6 Shipwrecks Adventure Seekers Can Visit


PHOTO CREDIT: Flickr – CC BY 2.0 – Carthaginian II by Yury Velikanau

Around the world, maritime history is marked by the drama and tragedy of wrecked ships. So today, contemporary adventure seekers, wreck-certified divers and history buffs have many shipwreck sites to choose from. Some are fascinating and eerie reminders of nature’s power. Others speak to man-made conflicts and follies. Either way, destination sites are easy to uncover in most coastal areas around the globe. Here’s a handful of interesting wrecks:

SS Stavronikita

The most famous wreck on Barbados, the Greek freighter SS Stavronikita (known to divers as ‘The Stav’) is part of the Folkestone Underwater Park. The shipwreck lies in 36 meters (120 feet) of water about a 10-minute boat ride from the village of Prospect. After catching fire while at sea, she was purposely sunk in 1978 to create an artificial reef teeming with coral and sea life. This is a rewarding site for experienced divers and underwater photographers.

Sweepstakes

One of the best preserved 19th-century great lakes schooners, the wreck of the Sweepstakes is accessible by non-divers just offshore near Tobermory in Ontario, Canada. It sunk in 1885, but today it hovers a few feet below the surface of the water as part of the Fathom Five National Marine Park.

Peter Iredale

Another fully accessible historic shipwreck, this one dating from 1906, is the Peter Iredale, located on the beach near Fort Stevens State Park at Warrenton, Oregon. Only the bones of the ship remain, but they create fantastic photo opportunities, especially at sunset.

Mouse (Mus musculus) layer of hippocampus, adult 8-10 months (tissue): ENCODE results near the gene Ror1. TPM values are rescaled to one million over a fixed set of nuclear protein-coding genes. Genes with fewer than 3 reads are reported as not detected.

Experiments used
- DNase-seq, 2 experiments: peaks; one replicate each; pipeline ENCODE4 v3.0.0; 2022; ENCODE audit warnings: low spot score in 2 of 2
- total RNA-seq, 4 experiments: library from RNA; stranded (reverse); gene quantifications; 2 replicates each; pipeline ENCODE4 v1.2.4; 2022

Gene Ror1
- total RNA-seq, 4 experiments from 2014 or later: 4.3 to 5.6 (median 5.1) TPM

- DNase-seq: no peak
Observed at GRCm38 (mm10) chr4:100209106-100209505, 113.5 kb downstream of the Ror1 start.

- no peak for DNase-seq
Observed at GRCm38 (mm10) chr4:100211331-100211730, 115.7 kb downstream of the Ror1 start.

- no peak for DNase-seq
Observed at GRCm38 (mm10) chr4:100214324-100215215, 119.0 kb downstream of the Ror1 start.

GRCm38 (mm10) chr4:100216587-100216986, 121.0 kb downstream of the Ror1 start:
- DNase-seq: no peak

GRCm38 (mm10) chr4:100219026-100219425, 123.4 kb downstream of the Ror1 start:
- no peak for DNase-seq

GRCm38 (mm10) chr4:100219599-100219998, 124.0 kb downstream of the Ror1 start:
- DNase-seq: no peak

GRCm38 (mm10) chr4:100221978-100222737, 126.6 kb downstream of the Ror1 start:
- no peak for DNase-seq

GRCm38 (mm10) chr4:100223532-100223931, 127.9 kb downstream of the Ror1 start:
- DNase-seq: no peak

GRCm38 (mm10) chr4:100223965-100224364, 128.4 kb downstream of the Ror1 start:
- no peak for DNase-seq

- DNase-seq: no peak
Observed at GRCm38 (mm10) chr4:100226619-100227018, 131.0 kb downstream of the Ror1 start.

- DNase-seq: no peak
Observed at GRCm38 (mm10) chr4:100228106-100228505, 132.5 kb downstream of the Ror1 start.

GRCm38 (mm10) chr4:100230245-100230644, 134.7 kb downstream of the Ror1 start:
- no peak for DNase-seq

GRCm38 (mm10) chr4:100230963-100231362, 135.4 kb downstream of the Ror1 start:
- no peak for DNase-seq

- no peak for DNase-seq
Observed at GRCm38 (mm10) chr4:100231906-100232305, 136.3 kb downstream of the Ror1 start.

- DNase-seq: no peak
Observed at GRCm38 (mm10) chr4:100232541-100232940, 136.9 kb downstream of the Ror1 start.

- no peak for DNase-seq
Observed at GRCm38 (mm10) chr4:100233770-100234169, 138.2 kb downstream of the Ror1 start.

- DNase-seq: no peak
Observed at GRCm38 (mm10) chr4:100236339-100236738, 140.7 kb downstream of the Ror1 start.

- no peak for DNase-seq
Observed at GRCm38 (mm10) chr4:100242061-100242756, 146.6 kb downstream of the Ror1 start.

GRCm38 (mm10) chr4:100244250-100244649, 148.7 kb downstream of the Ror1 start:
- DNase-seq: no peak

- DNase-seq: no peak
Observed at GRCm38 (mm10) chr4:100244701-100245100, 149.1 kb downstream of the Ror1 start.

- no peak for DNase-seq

MV Bianca C

Known as the “Titanic of the Caribbean,” the MV Bianca C, a 600-foot luxury passenger liner, caught fire in 1961 while anchored off Grenada. It’s now considered one of the best wreck dives in the world and the largest in the Caribbean. The lovely island of Grenada boasts a number of other amazing wreck dives as well, including remains of the Buccaneer, the Veronica L, and the Shakem.

The Sea Tiger

Hawaii boasts a large number of historic wrecks for experienced divers. The Sea Tiger (seized in the early 90s with a cargo of illegal immigrants) sits a short boat ride away from Waikiki Beach on Oahu. It was sunk to create an artificial reef in 1999 and is popular with divers and photographers that want to see varied marine life.

SS Point Reyes

Marin County, in Northern California has a history of shipwrecks along its rocky coastline. The photogenic beached wreck of the fishing boat SS Point Reyes can be found on a sandbar near the town of Inverness. It’s become popular with photographers and tourists visiting the protected coastline of the Point Reyes National Seashore.